Life Transition IssuesMarilyn RukajWorkplace Stress

Leaving College And Entering The Workforce

By April 19th, 2022 No Comments

Leaving College and Entering the WorkplaceMany people report that the American education system does not provide adequate preparation for people leaving college and entering the workforce. Young people may feel they lack real-world knowledge for example, about paying taxes and applying for mortgages or loans. As well, many experience “imposter syndrome,” the feeling that they are failing at their job or are lost in their role.

One reason for these common feelings is that the education system prioritizes testing, instant feedback, and in some cases “hand-holding” guidance. You study a subject, you’re tested on that subject, and receive feedback almost immediately. The workplace does not provide such instant feedback. Most workplaces offer annual or biannual reviews to provide critiques and feedback. Here are some helpful tips to keep in mind when transitioning into the workplace. 

Tip 1: Communication is Key

Practicing open communication with colleagues and supervisors can be the key to adjusting to the workplace. Checking in with managers and supervisors can build a stronger working relationship and provide more feedback. It also helps develop open communication habits so you feel comfortable asking for assistance or extra training. Supervisors and managers need to know when you need extra assistance as soon as you recognize it. To avoid unsafe working conditions or practices, and production losses, business owners or managers need to know promptly if communications or instructions are unclear. 

Life transitions from College to WorkplaceTip 2: Self-Advocacy And Self-Care

One of the most common issues many people experience when entering the workforce is overwork. Often people feel that they need to “prove themselves” in the first few months or years at a new workplace. The truth is, you were most likely hired through a process of interviewing and because of your educational/experience background. You have already proven yourself.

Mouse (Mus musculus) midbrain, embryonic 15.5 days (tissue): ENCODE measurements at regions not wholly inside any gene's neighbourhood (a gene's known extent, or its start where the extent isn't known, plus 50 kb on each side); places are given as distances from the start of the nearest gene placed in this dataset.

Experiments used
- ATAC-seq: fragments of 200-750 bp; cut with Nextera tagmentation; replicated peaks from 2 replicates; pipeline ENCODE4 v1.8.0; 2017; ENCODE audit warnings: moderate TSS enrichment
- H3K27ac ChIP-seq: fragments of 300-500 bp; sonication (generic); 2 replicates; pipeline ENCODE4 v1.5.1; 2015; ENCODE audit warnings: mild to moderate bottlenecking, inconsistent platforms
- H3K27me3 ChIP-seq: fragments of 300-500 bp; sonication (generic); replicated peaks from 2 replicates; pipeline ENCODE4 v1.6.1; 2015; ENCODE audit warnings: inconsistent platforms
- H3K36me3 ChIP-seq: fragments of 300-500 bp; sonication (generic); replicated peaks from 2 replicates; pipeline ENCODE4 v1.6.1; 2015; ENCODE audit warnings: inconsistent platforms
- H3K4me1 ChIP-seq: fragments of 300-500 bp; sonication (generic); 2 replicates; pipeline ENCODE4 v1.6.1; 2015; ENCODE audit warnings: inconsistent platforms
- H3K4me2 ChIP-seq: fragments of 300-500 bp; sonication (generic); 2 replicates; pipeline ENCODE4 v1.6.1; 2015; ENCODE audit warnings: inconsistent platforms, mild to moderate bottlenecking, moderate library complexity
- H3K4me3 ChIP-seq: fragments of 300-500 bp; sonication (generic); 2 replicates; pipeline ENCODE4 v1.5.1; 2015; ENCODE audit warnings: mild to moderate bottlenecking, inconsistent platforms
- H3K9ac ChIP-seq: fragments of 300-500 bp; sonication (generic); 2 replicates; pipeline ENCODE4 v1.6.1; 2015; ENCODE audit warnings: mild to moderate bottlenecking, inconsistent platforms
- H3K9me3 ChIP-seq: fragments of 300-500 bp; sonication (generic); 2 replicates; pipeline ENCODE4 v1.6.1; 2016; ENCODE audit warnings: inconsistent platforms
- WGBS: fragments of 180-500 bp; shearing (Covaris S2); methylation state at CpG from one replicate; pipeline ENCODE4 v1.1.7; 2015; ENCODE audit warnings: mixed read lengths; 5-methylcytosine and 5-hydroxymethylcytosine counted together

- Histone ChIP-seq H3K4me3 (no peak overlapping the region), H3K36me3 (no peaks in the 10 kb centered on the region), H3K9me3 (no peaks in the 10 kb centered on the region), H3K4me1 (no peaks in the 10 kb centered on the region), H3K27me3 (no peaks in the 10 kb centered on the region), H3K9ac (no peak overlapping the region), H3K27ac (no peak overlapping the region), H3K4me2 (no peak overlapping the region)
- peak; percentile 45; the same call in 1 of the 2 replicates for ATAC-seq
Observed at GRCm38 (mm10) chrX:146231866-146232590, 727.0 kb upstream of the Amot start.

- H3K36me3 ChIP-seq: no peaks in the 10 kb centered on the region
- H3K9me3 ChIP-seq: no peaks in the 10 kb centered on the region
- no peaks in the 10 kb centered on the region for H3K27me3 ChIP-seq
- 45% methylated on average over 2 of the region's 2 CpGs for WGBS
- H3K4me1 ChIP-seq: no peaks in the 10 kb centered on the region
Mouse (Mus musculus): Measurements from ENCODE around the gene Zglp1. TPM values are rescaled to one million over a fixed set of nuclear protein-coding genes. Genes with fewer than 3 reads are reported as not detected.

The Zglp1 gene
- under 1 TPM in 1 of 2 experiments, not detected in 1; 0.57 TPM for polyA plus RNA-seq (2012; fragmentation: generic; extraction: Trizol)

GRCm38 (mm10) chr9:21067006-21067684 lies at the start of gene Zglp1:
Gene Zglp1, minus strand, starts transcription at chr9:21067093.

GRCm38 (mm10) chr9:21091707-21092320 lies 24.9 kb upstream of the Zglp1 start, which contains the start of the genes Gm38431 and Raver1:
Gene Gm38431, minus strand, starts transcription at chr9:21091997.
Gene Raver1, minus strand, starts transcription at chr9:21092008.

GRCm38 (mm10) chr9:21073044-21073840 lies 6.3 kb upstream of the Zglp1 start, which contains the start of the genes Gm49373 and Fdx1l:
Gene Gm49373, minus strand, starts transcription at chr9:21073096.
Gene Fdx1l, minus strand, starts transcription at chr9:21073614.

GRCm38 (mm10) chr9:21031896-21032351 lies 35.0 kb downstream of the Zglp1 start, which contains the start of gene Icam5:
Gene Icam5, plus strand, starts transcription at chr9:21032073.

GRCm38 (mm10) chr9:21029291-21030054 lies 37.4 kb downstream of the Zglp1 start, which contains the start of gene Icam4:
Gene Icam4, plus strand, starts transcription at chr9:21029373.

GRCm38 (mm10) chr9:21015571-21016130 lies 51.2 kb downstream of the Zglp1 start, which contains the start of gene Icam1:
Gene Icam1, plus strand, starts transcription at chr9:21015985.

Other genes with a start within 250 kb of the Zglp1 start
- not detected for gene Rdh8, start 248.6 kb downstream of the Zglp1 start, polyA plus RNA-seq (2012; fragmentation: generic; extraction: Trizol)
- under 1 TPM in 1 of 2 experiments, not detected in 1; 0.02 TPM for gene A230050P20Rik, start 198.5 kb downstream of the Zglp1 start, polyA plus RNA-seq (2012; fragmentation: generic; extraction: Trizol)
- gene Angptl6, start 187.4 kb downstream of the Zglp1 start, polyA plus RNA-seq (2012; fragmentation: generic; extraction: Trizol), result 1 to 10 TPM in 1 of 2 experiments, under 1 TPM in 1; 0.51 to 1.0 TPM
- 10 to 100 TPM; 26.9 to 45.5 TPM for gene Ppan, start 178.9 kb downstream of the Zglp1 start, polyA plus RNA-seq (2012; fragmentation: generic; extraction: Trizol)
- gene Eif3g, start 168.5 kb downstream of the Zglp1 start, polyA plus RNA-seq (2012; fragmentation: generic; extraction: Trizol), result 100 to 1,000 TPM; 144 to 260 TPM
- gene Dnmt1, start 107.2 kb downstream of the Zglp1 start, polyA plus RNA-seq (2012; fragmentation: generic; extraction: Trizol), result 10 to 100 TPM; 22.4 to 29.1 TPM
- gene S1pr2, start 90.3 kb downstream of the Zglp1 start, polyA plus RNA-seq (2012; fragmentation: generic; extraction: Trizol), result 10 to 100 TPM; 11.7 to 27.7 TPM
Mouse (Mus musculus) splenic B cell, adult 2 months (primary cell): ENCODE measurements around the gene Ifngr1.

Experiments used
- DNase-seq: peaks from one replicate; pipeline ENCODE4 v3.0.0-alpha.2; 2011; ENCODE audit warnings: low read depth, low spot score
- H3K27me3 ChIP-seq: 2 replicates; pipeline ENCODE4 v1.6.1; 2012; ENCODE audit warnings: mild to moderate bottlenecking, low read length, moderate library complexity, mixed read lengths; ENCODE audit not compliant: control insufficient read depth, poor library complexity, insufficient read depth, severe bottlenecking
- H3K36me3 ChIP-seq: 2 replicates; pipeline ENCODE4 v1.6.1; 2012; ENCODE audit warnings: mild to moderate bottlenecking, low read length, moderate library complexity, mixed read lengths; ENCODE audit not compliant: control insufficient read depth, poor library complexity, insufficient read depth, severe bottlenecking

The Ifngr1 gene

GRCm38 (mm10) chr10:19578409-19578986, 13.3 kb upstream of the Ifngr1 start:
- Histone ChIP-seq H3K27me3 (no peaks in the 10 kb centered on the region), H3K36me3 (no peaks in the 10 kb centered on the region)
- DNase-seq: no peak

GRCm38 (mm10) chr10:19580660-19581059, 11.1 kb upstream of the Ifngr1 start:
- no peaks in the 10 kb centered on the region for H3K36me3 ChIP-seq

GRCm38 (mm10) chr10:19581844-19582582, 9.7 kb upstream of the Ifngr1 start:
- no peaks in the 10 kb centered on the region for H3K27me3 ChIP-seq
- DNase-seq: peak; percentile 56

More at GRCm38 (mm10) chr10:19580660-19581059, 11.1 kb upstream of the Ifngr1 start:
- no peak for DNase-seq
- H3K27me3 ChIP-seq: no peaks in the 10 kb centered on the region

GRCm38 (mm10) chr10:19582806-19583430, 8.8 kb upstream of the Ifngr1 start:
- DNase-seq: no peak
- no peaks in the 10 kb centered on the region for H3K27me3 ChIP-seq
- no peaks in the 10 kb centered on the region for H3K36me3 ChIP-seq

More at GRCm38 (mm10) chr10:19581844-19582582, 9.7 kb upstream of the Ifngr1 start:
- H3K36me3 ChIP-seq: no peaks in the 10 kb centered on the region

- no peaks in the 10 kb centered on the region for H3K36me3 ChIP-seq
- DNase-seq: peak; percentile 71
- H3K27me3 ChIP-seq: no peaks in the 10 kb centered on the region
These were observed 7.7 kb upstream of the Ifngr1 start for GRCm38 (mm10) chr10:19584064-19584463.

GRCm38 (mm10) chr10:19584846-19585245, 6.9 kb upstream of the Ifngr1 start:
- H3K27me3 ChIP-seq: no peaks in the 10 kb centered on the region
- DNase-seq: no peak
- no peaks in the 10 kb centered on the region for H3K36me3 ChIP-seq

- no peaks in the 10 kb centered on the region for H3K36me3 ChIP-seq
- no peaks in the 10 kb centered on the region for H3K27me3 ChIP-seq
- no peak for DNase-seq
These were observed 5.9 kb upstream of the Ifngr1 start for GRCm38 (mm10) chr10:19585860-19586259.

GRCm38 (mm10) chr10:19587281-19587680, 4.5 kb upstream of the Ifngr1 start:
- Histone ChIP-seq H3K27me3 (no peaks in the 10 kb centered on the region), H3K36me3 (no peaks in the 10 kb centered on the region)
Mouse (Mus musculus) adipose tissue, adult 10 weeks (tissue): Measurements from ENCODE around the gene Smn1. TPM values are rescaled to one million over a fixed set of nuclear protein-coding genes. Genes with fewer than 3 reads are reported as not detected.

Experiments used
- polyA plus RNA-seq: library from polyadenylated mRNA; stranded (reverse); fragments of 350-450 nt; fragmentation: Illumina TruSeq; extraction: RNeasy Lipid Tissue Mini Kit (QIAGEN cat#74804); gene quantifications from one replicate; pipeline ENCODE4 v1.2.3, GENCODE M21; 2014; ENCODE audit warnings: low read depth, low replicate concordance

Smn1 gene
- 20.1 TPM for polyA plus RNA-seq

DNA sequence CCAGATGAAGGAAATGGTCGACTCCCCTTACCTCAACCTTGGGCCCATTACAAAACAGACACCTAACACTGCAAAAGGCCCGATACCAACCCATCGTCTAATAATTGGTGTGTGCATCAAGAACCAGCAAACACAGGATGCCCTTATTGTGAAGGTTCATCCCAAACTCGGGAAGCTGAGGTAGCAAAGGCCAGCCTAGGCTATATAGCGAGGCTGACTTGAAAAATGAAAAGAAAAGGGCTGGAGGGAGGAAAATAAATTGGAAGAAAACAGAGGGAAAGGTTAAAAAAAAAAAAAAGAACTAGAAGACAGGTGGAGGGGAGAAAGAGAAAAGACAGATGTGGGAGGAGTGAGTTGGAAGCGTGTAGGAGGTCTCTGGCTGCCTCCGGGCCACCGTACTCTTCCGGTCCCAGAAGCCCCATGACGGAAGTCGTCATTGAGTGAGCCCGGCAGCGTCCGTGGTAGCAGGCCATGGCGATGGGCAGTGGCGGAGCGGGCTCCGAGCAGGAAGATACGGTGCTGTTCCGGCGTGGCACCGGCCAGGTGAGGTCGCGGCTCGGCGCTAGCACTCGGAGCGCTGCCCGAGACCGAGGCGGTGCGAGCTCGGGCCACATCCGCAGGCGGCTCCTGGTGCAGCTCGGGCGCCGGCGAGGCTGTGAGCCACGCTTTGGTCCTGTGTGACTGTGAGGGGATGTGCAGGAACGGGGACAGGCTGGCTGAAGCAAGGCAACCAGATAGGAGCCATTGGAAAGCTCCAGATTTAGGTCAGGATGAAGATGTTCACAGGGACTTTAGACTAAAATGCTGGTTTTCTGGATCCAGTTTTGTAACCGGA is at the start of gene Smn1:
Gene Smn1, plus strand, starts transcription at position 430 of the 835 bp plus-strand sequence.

Beginning a new job, or entering the workforce does not mean self-care should take a back seat. In most cases,  starting a new job requires additional self-care as you adjust to this transition. Actively practicing self-care will help you cope with this and it may include learning to advocate for yourself. You may need to take time off when feeling unwell, either physically or mentally. Starting this life transition can feel unsettling and nerve-wracking at first, but being able to engage in open communication and setting boundaries in the early stages of a new job will set the stage for how your new job will respect your time outside of work. 

Tip 3: Professionalism

Treat others the way you would like them to treat you. Treating all colleagues, managers, and bosses with equal respect and professionalism is one of the most important rules. This should include proofreading written communications to ensure they are clear and respectful or addressing other workers with respect in the workplace no matter what position they may hold. Treat yourself similarly. Being respectful and caring to yourself as you adjust and transition to the workplace or new job will give you the mental flexibility and patience you need to apply to others. Practicing professionalism can also aid in networking skills within the field or workplace which can provide more future opportunities.

Leaving college and entering the workforce can feel overwhelming and unsettling, but it is important to know that you are not alone. There are countless individuals in the same boat Remember, everyone in the workforce had to start at one time. Keep your mental health needs in mind, and practice clear, respectful communication and professionalism. This will ensure you develop valuable life-long skills for your career in the workforce.

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